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China to limit operations of North Korean airline after forced landing

China will limit the operations of North Korean carrier Air Koryo after one of its aircraft made an emergency landing in the northeastern city of Shenyang last month.

The plane, a Russian-built Tupolev TU-204-300, was flying to Beijing from Pyongyang when it made a forced landing in Shenyang because of smoke in the cabin. The plane landed safely and there were no casualties.

Fire on board North Korean passenger jet forces it to make emergency landing in China

China’s civil aviation regulator said in a statement on Wednesday that an investigation had found that the smoke had come from a call button located under a luggage rack.

The regulator said the incident highlighted three problems that the carrier now had to fix: improving its training on how to handle such incidents; improving its communications with air traffic control; and upgrading its aircraft maintenance.

The airline also needed to offer better training on handling burst tyres, engine fires, emergency decompression and traffic-collision-avoidance system warnings, the regulator added.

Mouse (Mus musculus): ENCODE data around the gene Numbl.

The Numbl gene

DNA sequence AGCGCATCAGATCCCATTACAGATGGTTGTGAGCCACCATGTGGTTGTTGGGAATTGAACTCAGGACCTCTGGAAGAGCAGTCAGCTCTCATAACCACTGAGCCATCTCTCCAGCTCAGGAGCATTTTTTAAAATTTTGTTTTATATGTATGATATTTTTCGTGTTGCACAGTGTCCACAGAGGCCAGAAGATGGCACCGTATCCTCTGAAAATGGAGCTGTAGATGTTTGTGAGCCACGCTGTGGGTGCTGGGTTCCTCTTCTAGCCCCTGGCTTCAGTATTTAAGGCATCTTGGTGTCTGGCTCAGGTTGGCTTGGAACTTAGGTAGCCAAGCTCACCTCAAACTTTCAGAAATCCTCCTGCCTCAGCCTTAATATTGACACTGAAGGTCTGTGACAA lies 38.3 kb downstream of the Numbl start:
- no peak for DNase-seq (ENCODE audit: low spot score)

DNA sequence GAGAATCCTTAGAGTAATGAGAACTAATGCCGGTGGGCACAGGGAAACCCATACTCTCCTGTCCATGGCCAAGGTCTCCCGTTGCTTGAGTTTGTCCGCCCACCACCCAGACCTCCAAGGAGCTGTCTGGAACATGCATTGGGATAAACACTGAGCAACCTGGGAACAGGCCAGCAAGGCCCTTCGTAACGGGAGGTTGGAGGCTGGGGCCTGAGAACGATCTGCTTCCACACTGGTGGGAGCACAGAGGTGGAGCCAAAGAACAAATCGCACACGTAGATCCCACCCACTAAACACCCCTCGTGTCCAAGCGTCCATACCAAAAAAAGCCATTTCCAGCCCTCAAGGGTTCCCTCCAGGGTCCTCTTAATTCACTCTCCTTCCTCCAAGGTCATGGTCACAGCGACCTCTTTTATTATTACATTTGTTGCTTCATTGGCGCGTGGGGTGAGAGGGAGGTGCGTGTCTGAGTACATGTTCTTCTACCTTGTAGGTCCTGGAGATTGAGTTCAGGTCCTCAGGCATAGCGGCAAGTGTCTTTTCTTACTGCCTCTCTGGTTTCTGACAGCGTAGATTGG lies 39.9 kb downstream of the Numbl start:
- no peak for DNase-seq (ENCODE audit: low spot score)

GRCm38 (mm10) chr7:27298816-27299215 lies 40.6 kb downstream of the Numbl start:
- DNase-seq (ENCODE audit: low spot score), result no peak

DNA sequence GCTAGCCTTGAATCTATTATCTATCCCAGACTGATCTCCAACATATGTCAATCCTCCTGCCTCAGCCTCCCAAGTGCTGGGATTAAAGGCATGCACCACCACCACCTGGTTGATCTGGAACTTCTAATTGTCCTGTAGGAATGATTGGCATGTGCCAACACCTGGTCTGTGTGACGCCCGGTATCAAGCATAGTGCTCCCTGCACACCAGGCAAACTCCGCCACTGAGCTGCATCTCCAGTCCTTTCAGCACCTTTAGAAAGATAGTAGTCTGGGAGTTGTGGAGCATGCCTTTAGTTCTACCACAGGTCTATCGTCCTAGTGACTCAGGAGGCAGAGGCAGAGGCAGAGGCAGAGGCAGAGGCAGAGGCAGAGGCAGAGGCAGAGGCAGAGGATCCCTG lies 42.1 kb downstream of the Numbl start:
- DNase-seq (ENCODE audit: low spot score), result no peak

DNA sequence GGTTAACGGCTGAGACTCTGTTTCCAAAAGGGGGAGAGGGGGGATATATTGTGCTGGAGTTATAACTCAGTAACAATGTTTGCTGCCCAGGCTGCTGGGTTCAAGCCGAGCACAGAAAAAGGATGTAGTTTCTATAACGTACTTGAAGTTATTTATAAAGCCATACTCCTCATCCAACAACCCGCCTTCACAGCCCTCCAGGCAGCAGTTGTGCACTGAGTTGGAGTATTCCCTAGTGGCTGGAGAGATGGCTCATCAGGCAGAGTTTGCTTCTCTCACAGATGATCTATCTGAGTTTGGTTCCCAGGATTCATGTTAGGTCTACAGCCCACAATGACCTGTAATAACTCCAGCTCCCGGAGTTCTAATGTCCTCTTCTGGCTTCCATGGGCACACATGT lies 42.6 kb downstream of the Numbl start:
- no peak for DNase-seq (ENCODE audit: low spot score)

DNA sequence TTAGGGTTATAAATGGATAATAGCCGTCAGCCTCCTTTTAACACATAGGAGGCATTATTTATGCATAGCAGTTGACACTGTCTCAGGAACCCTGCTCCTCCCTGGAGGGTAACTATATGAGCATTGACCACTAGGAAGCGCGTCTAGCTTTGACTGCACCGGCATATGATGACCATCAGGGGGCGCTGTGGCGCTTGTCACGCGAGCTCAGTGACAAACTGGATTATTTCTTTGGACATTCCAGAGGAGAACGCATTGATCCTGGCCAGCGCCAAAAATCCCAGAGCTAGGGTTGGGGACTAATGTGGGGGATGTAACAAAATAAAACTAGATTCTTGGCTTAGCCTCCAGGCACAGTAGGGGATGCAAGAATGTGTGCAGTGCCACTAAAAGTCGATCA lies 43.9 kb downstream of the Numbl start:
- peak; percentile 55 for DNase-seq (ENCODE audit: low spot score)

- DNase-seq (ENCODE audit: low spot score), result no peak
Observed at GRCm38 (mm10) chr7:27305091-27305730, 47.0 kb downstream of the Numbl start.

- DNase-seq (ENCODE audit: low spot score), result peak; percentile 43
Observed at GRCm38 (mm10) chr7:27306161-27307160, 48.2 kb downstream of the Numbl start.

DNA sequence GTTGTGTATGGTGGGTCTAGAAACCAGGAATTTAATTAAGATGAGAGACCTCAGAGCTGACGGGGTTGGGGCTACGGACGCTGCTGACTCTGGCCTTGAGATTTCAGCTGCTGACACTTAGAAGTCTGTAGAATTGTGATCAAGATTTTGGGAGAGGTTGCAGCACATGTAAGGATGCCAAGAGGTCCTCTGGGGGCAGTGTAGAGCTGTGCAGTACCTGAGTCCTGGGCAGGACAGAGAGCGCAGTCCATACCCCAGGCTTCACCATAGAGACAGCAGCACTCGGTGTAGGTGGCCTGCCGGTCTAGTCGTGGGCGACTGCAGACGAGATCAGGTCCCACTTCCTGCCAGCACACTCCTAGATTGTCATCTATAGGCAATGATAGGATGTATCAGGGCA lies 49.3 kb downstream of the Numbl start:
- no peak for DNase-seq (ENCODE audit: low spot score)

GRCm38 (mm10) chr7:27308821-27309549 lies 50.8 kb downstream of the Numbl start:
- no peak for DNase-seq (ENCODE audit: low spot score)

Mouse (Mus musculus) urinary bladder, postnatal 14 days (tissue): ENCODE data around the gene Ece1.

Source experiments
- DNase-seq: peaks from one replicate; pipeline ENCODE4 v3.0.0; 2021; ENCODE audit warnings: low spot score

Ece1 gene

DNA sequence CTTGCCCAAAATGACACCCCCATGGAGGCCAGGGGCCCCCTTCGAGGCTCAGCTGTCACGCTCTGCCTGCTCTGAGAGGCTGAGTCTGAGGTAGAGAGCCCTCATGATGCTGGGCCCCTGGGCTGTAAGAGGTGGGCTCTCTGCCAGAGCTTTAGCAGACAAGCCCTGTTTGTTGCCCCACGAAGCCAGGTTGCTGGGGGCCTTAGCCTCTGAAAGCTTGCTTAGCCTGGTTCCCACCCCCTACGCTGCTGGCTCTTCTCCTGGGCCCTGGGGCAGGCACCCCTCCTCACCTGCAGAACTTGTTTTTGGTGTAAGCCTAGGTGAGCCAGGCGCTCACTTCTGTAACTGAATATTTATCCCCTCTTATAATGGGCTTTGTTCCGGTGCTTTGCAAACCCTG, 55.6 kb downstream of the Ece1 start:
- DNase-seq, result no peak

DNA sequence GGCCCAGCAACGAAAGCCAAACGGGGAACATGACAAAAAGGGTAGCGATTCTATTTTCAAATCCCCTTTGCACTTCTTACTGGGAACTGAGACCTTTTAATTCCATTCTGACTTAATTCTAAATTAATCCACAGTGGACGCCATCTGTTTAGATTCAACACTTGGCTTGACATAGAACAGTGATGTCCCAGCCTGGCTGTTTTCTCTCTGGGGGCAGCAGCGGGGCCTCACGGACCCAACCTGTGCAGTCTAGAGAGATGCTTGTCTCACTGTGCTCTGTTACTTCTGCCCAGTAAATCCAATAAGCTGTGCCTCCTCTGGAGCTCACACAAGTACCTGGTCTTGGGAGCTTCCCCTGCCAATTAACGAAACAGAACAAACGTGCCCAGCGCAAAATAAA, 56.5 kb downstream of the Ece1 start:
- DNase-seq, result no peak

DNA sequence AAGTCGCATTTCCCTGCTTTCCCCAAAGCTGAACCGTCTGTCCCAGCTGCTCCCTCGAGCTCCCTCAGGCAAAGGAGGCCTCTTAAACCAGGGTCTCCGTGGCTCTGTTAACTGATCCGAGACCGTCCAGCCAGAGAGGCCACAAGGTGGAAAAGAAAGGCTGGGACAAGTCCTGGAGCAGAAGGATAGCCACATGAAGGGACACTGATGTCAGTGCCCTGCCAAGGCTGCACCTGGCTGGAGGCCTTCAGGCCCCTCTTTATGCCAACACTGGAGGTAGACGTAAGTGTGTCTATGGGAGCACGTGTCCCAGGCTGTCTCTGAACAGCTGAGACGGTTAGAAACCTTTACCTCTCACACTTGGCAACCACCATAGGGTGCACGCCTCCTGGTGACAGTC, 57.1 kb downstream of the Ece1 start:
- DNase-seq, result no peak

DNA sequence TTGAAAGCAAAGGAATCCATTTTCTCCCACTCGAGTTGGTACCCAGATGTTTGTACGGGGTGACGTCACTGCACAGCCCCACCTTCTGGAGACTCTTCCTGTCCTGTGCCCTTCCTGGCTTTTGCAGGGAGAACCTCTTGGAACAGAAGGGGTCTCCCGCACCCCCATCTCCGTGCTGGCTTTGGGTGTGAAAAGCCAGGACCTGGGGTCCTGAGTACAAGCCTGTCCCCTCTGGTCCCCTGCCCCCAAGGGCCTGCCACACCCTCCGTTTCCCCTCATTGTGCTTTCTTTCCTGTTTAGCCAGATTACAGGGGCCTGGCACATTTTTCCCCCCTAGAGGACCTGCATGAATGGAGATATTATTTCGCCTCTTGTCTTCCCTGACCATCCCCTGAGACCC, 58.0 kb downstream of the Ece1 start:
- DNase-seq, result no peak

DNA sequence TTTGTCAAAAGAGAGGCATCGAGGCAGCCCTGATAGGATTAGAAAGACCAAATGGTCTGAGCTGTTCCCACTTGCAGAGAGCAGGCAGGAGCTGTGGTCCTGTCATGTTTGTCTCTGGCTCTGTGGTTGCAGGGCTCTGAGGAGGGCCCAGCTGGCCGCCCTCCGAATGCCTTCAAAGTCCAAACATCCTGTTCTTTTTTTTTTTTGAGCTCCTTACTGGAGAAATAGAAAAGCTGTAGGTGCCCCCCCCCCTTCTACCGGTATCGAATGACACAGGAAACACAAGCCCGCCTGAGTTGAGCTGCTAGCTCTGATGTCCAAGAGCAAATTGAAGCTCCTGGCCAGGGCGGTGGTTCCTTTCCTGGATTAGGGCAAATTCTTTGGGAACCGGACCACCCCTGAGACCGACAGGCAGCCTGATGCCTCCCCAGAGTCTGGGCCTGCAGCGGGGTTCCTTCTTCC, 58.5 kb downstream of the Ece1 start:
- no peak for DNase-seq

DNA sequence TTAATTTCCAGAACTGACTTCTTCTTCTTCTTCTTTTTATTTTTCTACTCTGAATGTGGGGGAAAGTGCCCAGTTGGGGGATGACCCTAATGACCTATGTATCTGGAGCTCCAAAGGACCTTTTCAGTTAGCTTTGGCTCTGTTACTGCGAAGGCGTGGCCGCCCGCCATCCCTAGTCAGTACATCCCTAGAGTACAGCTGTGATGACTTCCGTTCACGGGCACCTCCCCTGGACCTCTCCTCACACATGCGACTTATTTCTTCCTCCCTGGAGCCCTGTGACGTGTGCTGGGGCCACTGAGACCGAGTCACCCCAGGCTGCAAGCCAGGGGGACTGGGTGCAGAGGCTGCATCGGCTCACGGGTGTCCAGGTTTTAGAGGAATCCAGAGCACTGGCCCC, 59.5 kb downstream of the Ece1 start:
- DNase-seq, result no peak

China would take “corresponding measures to limit operations” for Air Koryo, it said, without giving details.

An official reached by telephone at the airline’s Beijing office said she was unaware of the situation. She declined to comment further.

Most of Air Koryo’s scheduled international flights are to China. It also flies to Russia’s Far East.

Odes to Kim Jong-un and dripping air conditioners: Is North Korea’s one-star Air Koryo really the world’s worst airline?

Independent ratings website Skytrax lists Air Koryo as the world’s only one-star airline for poor quality standards, though it does not measure safety.

Few North Koreans are allowed to travel outside their isolated country.

The North Korean state-owned airline uses a small number of mainly Russian-built Tupolev aircraft on international flights but older, Soviet-era aircraft are flown within the country.

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